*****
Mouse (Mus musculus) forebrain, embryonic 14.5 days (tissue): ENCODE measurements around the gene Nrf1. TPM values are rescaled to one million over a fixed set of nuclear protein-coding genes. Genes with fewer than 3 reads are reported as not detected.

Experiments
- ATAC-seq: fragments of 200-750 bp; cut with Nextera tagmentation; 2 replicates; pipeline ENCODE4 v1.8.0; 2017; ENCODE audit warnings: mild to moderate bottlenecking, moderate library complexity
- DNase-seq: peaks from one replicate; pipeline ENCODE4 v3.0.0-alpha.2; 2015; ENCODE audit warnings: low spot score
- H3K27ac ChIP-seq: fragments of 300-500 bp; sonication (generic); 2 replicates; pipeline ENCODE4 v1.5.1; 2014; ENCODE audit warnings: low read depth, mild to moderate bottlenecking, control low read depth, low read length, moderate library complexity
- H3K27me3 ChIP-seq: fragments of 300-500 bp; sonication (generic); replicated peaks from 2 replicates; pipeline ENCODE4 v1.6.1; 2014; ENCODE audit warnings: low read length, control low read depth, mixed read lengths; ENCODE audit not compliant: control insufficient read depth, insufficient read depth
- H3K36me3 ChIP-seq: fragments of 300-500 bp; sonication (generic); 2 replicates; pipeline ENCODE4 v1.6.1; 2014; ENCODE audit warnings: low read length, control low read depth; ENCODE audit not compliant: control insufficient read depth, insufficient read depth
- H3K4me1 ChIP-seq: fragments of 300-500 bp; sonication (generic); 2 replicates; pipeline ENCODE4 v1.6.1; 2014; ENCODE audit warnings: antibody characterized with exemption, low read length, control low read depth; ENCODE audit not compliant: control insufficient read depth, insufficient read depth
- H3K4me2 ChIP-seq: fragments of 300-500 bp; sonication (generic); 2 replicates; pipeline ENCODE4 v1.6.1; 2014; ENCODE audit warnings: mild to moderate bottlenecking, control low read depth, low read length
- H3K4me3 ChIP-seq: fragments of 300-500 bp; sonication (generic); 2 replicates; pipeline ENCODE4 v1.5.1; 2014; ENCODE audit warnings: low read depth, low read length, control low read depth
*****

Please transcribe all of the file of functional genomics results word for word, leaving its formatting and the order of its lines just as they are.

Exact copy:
Mouse (Mus musculus) forebrain, embryonic 14.5 days (tissue): ENCODE measurements around the gene Nrf1. TPM values are rescaled to one million over a fixed set of nuclear protein-coding genes. Genes with fewer than 3 reads are reported as not detected.

Experiments
- ATAC-seq: fragments of 200-750 bp; cut with Nextera tagmentation; 2 replicates; pipeline ENCODE4 v1.8.0; 2017; ENCODE audit warnings: mild to moderate bottlenecking, moderate library complexity
- DNase-seq: peaks from one replicate; pipeline ENCODE4 v3.0.0-alpha.2; 2015; ENCODE audit warnings: low spot score
- H3K27ac ChIP-seq: fragments of 300-500 bp; sonication (generic); 2 replicates; pipeline ENCODE4 v1.5.1; 2014; ENCODE audit warnings: low read depth, mild to moderate bottlenecking, control low read depth, low read length, moderate library complexity
- H3K27me3 ChIP-seq: fragments of 300-500 bp; sonication (generic); replicated peaks from 2 replicates; pipeline ENCODE4 v1.6.1; 2014; ENCODE audit warnings: low read length, control low read depth, mixed read lengths; ENCODE audit not compliant: control insufficient read depth, insufficient read depth
- H3K36me3 ChIP-seq: fragments of 300-500 bp; sonication (generic); 2 replicates; pipeline ENCODE4 v1.6.1; 2014; ENCODE audit warnings: low read length, control low read depth; ENCODE audit not compliant: control insufficient read depth, insufficient read depth
- H3K4me1 ChIP-seq: fragments of 300-500 bp; sonication (generic); 2 replicates; pipeline ENCODE4 v1.6.1; 2014; ENCODE audit warnings: antibody characterized with exemption, low read length, control low read depth; ENCODE audit not compliant: control insufficient read depth, insufficient read depth
- H3K4me2 ChIP-seq: fragments of 300-500 bp; sonication (generic); 2 replicates; pipeline ENCODE4 v1.6.1; 2014; ENCODE audit warnings: mild to moderate bottlenecking, control low read depth, low read length
- H3K4me3 ChIP-seq: fragments of 300-500 bp; sonication (generic); 2 replicates; pipeline ENCODE4 v1.5.1; 2014; ENCODE audit warnings: low read depth, low read length, control low read depth